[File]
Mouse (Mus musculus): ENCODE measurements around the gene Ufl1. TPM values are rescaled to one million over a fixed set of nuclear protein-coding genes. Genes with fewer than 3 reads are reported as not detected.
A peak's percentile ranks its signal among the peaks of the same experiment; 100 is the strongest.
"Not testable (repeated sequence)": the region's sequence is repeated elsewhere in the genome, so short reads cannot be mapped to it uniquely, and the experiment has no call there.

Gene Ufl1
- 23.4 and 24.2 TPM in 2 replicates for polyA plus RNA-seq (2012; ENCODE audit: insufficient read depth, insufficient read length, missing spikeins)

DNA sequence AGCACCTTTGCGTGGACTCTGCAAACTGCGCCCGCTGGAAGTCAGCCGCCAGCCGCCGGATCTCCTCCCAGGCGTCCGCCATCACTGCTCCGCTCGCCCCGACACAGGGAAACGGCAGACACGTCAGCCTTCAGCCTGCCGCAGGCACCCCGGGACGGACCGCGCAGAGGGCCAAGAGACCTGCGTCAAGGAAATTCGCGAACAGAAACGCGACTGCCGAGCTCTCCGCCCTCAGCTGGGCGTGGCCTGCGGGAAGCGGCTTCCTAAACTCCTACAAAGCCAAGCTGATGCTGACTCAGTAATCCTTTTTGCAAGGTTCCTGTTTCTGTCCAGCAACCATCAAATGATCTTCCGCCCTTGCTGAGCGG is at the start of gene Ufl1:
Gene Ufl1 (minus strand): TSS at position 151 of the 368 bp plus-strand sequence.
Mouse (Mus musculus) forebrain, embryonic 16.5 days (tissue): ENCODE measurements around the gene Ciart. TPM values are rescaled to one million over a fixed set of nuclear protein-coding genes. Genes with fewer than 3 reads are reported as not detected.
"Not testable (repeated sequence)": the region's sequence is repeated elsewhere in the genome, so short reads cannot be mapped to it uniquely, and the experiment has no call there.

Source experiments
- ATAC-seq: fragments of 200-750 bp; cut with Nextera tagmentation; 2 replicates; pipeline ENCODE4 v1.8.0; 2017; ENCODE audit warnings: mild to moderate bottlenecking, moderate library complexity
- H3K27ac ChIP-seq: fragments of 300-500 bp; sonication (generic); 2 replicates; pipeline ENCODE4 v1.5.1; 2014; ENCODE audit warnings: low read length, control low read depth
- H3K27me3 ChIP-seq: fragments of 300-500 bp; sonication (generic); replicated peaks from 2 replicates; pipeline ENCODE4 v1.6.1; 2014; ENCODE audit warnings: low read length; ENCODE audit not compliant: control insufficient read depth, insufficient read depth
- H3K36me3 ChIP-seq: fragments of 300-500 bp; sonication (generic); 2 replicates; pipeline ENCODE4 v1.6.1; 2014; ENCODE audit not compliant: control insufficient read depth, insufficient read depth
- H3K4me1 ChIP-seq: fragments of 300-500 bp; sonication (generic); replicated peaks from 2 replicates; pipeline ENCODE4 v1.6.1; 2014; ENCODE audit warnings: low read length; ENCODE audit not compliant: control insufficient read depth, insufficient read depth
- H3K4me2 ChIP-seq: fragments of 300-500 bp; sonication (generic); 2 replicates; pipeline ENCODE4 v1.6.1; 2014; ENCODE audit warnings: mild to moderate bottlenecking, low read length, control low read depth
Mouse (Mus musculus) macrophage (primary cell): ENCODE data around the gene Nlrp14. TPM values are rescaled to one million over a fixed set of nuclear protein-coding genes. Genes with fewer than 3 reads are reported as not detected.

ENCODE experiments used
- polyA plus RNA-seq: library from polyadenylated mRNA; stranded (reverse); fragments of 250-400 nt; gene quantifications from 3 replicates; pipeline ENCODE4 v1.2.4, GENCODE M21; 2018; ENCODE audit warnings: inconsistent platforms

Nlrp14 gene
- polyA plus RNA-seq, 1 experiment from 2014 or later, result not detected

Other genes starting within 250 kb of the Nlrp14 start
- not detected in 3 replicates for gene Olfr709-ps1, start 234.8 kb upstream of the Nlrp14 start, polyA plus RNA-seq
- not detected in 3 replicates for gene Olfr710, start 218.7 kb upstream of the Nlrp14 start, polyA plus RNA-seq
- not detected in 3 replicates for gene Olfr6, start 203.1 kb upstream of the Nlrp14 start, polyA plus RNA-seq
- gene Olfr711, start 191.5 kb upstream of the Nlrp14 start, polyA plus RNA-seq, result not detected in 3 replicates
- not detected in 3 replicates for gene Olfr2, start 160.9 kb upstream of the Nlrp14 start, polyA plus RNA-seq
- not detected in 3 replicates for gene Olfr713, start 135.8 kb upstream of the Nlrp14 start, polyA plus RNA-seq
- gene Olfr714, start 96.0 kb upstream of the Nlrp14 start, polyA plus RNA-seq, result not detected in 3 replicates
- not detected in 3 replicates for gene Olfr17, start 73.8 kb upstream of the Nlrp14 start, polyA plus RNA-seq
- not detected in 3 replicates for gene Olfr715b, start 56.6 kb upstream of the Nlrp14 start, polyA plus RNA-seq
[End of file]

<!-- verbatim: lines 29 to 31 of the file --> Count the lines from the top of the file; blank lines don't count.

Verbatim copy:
- gene Olfr714, start 96.0 kb upstream of the Nlrp14 start, polyA plus RNA-seq, result not detected in 3 replicates
- not detected in 3 replicates for gene Olfr17, start 73.8 kb upstream of the Nlrp14 start, polyA plus RNA-seq
- not detected in 3 replicates for gene Olfr715b, start 56.6 kb upstream of the Nlrp14 start, polyA plus RNA-seq